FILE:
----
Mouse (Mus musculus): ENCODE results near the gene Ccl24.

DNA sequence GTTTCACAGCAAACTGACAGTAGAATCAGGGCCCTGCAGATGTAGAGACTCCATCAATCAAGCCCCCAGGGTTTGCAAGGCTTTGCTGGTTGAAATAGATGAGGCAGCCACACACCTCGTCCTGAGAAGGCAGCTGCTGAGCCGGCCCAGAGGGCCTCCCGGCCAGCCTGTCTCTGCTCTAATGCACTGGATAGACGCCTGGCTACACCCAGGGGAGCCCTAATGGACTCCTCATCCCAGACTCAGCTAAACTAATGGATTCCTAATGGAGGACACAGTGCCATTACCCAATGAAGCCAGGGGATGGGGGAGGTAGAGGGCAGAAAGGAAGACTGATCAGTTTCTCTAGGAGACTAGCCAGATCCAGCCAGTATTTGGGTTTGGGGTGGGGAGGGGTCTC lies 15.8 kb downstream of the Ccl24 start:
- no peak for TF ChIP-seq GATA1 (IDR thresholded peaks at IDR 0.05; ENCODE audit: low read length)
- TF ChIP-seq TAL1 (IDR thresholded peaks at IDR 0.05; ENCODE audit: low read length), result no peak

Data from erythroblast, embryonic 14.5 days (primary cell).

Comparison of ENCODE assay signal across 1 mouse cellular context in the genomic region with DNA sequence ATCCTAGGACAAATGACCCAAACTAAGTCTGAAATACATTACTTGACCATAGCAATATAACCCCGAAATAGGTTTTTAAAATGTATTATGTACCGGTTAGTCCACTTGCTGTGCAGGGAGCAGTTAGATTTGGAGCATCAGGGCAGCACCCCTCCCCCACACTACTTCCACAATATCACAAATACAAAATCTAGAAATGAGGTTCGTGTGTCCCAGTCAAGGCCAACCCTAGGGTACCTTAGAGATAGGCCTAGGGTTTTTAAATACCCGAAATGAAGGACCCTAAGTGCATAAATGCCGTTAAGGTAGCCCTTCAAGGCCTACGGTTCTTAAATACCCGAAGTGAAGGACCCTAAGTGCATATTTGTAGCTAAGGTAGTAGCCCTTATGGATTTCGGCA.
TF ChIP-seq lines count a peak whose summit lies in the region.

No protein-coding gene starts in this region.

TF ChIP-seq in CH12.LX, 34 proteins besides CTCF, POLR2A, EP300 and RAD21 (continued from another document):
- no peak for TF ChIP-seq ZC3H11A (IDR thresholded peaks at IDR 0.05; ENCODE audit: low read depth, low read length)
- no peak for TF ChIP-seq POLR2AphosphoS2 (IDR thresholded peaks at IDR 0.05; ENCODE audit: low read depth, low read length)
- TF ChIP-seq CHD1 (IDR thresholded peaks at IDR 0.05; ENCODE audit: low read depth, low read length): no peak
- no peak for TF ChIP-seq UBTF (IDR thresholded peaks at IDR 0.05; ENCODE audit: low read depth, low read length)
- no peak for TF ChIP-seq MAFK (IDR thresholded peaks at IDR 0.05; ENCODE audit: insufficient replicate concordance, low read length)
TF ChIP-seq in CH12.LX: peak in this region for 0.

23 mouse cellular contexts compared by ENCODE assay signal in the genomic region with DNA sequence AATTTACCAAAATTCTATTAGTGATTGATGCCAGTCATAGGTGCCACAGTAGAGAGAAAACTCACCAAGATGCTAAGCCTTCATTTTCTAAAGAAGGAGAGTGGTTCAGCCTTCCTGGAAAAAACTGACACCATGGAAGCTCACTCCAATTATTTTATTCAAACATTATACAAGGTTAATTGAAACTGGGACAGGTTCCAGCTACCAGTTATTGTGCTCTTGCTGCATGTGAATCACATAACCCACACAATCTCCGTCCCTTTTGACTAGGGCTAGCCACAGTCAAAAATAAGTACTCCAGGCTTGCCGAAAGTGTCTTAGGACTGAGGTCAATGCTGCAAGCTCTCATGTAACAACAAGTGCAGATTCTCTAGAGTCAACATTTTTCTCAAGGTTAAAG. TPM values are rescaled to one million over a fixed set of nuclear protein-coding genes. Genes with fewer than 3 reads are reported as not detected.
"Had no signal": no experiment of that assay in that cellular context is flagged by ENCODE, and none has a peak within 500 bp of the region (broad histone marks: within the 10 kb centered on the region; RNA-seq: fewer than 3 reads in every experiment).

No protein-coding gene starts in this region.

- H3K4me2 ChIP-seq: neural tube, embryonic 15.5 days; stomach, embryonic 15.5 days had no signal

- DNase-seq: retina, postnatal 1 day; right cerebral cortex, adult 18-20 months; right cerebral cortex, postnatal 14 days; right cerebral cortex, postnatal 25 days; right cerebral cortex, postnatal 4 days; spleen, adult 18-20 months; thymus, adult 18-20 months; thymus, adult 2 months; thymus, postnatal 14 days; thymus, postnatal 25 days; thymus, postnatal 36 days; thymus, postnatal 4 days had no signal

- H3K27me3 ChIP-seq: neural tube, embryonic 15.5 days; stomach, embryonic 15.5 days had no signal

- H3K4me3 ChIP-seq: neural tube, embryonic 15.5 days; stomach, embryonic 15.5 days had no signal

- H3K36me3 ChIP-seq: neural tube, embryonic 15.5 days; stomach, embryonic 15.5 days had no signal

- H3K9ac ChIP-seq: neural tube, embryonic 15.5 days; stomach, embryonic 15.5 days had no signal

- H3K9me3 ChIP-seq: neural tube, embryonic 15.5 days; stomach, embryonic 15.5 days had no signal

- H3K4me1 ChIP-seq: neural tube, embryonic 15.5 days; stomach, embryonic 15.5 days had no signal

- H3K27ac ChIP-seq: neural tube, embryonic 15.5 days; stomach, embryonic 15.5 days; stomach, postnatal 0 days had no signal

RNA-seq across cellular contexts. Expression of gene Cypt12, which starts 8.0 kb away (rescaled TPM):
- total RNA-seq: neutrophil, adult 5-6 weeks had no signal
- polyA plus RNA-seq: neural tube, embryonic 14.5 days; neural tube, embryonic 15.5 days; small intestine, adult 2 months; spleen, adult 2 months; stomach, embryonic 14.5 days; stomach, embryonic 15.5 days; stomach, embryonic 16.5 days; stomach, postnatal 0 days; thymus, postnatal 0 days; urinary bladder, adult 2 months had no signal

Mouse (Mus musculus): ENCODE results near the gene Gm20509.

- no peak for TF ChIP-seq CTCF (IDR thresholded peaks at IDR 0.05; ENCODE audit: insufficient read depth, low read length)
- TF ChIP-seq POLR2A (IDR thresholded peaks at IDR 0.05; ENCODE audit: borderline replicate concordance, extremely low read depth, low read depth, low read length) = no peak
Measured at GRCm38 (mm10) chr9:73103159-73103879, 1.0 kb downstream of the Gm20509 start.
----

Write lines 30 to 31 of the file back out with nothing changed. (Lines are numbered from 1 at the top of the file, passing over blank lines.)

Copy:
- polyA plus RNA-seq: neural tube, embryonic 14.5 days; neural tube, embryonic 15.5 days; small intestine, adult 2 months; spleen, adult 2 months; stomach, embryonic 14.5 days; stomach, embryonic 15.5 days; stomach, embryonic 16.5 days; stomach, postnatal 0 days; thymus, postnatal 0 days; urinary bladder, adult 2 months had no signal

Mouse (Mus musculus): ENCODE results near the gene Gm20509.